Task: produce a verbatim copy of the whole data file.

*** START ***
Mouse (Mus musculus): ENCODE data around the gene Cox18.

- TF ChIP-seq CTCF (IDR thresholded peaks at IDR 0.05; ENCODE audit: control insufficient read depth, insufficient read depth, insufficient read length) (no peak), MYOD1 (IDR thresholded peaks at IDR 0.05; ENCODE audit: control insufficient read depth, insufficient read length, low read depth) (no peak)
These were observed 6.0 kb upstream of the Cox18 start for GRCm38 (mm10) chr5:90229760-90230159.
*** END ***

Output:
Mouse (Mus musculus): ENCODE data around the gene Cox18.

- TF ChIP-seq CTCF (IDR thresholded peaks at IDR 0.05; ENCODE audit: control insufficient read depth, insufficient read depth, insufficient read length) (no peak), MYOD1 (IDR thresholded peaks at IDR 0.05; ENCODE audit: control insufficient read depth, insufficient read length, low read depth) (no peak)
These were observed 6.0 kb upstream of the Cox18 start for GRCm38 (mm10) chr5:90229760-90230159.